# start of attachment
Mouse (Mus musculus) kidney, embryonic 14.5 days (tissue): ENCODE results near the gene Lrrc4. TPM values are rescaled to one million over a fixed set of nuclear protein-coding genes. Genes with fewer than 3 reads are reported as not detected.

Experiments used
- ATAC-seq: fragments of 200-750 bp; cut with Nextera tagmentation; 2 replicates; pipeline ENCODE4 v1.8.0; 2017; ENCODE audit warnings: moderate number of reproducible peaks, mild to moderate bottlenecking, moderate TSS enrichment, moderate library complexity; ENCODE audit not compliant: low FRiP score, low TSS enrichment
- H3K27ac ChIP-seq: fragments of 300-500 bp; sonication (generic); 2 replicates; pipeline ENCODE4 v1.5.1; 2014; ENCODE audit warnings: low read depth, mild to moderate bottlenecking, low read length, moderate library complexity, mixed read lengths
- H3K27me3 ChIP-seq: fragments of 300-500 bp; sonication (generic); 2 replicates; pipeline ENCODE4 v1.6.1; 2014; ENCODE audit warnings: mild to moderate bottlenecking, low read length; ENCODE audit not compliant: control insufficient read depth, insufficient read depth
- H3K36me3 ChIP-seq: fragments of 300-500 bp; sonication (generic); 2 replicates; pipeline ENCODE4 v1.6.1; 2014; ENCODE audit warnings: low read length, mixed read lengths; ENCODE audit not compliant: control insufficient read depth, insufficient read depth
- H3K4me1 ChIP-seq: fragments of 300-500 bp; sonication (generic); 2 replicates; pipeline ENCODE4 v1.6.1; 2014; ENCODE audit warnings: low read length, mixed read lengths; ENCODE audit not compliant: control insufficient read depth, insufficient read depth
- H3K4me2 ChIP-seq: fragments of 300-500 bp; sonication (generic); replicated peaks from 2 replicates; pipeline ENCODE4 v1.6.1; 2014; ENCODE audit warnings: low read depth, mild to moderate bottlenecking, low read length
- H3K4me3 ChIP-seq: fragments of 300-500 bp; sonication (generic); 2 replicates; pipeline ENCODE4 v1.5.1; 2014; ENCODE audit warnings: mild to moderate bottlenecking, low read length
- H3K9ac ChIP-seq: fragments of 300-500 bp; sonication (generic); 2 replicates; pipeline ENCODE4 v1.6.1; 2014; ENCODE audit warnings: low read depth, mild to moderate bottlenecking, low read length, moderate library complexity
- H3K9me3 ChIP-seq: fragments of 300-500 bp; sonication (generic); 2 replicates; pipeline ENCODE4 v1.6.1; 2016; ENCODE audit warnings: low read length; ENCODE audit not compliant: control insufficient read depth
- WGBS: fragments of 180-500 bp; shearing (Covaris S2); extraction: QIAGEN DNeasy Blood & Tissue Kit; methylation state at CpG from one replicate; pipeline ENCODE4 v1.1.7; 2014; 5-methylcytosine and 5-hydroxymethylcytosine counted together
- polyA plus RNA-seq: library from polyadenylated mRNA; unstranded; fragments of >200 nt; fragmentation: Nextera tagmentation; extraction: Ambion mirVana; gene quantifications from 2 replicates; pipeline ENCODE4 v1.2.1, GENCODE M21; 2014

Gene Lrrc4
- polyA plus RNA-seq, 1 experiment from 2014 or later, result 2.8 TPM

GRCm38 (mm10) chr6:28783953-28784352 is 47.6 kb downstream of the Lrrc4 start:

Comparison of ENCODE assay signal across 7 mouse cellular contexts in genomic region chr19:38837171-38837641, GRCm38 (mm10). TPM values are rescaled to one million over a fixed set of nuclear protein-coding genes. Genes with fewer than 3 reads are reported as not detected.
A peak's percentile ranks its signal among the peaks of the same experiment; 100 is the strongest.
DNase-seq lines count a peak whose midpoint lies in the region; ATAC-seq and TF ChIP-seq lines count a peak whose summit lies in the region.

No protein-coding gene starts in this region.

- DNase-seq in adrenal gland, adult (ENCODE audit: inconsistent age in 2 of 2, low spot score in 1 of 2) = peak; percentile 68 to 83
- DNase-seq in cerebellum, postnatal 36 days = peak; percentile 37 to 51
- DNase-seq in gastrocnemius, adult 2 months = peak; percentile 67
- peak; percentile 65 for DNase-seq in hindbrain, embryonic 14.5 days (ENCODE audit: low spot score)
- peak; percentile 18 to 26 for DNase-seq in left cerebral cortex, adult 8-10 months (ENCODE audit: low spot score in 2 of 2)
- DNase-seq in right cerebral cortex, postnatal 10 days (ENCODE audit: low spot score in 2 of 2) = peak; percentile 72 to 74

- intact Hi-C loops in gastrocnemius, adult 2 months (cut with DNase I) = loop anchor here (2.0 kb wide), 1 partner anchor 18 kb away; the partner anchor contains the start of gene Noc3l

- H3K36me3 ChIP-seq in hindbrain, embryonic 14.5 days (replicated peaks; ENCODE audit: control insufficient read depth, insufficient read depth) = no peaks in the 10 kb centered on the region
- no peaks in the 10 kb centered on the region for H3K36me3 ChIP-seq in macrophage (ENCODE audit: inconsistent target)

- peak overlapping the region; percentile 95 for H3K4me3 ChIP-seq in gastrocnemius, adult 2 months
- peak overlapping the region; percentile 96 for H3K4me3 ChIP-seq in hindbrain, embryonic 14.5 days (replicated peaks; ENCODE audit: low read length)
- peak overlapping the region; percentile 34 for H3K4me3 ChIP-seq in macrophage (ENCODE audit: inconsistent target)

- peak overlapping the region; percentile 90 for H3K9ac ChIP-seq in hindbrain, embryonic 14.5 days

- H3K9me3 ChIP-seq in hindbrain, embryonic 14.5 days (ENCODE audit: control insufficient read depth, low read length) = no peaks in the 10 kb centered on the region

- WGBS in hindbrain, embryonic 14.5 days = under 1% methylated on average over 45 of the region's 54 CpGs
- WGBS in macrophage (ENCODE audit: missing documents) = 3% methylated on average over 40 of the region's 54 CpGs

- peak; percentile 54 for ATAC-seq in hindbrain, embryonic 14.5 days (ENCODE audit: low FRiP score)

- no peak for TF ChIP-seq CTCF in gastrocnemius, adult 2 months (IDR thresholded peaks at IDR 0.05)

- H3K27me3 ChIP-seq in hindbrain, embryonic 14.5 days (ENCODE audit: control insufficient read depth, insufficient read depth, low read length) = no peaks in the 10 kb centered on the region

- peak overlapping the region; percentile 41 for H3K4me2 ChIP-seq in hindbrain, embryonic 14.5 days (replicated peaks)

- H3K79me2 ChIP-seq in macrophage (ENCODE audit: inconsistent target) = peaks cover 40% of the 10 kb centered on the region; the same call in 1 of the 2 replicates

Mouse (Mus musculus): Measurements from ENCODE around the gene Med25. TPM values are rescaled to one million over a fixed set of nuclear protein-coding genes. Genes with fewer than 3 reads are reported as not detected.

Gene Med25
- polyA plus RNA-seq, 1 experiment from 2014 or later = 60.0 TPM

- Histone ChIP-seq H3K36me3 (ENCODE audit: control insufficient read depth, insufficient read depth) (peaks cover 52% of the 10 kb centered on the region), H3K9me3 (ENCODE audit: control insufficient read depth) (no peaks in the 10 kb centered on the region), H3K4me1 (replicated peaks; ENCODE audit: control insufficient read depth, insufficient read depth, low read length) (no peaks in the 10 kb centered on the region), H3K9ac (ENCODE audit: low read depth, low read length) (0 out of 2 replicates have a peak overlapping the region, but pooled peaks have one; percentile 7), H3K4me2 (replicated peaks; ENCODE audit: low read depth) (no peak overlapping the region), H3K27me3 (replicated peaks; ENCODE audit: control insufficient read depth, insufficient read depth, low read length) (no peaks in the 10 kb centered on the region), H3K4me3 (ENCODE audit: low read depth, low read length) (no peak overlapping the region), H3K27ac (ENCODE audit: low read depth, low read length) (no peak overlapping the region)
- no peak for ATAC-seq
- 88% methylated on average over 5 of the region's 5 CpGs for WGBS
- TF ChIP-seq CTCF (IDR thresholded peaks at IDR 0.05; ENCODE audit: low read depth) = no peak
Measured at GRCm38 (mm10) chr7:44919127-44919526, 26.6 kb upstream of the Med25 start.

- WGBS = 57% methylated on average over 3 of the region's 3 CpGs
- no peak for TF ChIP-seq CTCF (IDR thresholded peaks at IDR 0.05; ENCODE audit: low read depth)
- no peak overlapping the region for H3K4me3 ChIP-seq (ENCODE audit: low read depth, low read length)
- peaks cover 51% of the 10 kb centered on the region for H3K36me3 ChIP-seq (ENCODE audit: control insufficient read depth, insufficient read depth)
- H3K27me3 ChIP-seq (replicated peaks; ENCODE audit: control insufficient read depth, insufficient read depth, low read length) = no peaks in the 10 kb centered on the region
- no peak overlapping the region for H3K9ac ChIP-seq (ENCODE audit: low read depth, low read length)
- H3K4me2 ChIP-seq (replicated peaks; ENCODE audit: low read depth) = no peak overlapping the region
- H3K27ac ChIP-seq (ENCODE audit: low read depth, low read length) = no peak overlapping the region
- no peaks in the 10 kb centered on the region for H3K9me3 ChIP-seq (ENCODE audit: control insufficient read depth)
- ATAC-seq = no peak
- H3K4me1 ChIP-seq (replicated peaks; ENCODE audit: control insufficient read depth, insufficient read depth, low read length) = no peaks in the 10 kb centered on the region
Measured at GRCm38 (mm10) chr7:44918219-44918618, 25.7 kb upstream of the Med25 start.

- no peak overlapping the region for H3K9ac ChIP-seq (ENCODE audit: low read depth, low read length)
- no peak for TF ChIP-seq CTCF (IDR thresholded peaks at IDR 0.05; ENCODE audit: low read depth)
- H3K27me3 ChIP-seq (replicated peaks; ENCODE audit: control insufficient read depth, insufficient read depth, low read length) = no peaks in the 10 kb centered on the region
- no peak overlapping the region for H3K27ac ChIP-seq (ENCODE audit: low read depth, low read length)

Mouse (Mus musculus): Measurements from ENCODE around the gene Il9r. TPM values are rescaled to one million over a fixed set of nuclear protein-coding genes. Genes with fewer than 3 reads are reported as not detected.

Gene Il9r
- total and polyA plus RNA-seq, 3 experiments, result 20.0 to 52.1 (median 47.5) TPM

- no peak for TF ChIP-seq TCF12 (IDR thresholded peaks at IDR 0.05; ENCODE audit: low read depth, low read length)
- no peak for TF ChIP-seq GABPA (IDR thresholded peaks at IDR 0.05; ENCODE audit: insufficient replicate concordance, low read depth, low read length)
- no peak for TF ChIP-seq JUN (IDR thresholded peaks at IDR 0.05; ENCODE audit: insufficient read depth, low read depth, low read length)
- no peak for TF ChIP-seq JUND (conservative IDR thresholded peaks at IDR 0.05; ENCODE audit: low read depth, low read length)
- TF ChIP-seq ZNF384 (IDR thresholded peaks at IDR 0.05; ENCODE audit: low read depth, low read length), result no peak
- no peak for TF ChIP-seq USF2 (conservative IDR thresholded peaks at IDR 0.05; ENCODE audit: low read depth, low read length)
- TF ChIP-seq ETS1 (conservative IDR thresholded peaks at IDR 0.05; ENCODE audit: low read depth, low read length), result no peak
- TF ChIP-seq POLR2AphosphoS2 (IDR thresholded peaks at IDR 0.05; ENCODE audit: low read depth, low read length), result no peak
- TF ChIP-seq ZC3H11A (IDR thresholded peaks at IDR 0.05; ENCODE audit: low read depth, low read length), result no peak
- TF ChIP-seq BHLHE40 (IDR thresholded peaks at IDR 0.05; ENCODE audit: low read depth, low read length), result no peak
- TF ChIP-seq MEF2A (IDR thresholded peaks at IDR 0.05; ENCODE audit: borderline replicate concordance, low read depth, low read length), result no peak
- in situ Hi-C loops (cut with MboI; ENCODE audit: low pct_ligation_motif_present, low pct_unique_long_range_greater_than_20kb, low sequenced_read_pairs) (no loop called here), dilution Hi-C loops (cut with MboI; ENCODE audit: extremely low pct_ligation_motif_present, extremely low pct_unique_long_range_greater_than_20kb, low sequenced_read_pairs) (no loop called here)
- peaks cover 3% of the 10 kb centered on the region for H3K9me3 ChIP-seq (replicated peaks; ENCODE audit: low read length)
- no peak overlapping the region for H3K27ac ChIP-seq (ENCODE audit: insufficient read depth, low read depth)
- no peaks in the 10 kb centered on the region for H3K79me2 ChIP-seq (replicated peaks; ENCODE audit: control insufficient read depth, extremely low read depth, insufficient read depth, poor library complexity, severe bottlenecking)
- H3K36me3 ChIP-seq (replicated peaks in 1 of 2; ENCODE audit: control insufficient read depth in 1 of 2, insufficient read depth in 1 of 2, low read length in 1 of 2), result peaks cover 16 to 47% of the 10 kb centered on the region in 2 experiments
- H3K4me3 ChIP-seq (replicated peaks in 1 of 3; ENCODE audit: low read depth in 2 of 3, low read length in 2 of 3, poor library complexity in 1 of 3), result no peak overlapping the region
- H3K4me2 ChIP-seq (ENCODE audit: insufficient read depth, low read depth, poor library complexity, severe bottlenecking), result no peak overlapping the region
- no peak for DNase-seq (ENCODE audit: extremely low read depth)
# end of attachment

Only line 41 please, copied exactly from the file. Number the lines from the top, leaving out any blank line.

- H3K79me2 ChIP-seq in macrophage (ENCODE audit: inconsistent target) = peaks cover 40% of the 10 kb centered on the region; the same call in 1 of the 2 replicates